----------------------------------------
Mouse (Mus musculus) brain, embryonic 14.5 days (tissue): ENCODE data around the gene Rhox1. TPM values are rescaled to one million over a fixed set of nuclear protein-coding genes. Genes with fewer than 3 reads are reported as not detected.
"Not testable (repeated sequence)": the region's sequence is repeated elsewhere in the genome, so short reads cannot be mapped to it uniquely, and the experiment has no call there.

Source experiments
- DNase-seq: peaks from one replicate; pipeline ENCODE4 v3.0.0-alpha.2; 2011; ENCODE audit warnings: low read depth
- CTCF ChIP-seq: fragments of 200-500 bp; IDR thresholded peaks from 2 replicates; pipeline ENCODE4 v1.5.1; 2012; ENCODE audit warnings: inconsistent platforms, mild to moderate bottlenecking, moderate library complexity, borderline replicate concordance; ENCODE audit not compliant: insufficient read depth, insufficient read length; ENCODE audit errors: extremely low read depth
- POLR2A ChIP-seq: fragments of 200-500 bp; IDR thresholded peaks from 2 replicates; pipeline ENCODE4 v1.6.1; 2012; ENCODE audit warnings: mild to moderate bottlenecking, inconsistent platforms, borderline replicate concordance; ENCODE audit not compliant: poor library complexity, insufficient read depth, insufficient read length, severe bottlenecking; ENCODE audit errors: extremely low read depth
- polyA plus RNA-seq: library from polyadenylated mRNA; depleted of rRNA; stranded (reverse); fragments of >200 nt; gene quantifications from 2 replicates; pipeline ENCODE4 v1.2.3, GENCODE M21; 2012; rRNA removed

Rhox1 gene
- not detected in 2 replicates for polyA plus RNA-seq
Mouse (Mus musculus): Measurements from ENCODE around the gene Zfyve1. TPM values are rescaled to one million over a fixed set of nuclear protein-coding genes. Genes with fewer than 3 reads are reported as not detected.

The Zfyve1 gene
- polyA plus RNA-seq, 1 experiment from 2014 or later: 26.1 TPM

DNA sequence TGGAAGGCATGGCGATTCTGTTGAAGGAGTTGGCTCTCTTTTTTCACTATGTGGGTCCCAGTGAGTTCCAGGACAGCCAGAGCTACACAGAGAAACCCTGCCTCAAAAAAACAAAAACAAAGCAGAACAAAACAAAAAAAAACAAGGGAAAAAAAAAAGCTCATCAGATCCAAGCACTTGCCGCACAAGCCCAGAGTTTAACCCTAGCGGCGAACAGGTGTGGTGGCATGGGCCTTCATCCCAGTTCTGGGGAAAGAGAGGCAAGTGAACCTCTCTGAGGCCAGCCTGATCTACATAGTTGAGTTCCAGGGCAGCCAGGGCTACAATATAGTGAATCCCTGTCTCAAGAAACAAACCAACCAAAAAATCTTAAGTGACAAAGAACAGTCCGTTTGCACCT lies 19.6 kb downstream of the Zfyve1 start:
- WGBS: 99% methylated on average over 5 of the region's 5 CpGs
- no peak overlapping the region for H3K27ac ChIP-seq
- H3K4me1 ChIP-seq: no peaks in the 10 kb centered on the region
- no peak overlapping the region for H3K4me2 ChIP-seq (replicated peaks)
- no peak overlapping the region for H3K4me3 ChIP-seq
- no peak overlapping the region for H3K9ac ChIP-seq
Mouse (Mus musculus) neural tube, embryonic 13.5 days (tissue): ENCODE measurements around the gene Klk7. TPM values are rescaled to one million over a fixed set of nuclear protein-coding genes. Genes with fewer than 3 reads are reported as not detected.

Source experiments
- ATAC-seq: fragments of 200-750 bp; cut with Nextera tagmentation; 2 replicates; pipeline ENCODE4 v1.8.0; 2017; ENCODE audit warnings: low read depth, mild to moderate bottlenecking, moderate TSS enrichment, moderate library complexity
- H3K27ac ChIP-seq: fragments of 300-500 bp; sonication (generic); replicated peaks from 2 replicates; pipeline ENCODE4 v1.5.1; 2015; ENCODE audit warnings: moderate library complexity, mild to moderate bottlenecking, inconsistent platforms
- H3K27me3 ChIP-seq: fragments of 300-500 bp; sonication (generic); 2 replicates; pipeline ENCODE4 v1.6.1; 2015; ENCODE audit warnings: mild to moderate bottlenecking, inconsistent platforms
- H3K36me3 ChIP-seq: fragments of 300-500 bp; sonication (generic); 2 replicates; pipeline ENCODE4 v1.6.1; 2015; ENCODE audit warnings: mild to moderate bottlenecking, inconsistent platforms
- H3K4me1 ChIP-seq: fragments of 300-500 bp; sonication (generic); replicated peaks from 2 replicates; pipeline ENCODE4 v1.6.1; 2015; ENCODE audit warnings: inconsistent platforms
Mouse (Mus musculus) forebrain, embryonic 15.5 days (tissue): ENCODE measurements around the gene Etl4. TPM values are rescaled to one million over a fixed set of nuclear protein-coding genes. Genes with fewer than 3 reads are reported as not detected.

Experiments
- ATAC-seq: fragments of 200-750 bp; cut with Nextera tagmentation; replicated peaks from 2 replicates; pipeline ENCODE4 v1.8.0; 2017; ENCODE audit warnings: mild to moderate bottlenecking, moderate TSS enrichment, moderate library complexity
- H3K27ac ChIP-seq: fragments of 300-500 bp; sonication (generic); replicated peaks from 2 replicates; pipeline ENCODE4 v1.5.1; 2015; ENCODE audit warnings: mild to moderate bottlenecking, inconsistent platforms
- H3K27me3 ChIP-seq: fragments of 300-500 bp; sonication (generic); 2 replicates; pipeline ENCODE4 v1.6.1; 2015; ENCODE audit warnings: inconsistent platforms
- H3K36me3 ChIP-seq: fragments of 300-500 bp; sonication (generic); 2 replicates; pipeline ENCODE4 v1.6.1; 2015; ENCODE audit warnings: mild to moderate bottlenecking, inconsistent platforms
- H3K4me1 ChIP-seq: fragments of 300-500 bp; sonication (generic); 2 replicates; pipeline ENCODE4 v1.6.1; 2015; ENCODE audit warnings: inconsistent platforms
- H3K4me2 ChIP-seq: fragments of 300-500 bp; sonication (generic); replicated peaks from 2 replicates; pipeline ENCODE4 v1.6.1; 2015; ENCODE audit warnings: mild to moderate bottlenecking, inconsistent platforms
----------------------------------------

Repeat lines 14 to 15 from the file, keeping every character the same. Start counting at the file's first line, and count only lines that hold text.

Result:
- WGBS: 99% methylated on average over 5 of the region's 5 CpGs
- no peak overlapping the region for H3K27ac ChIP-seq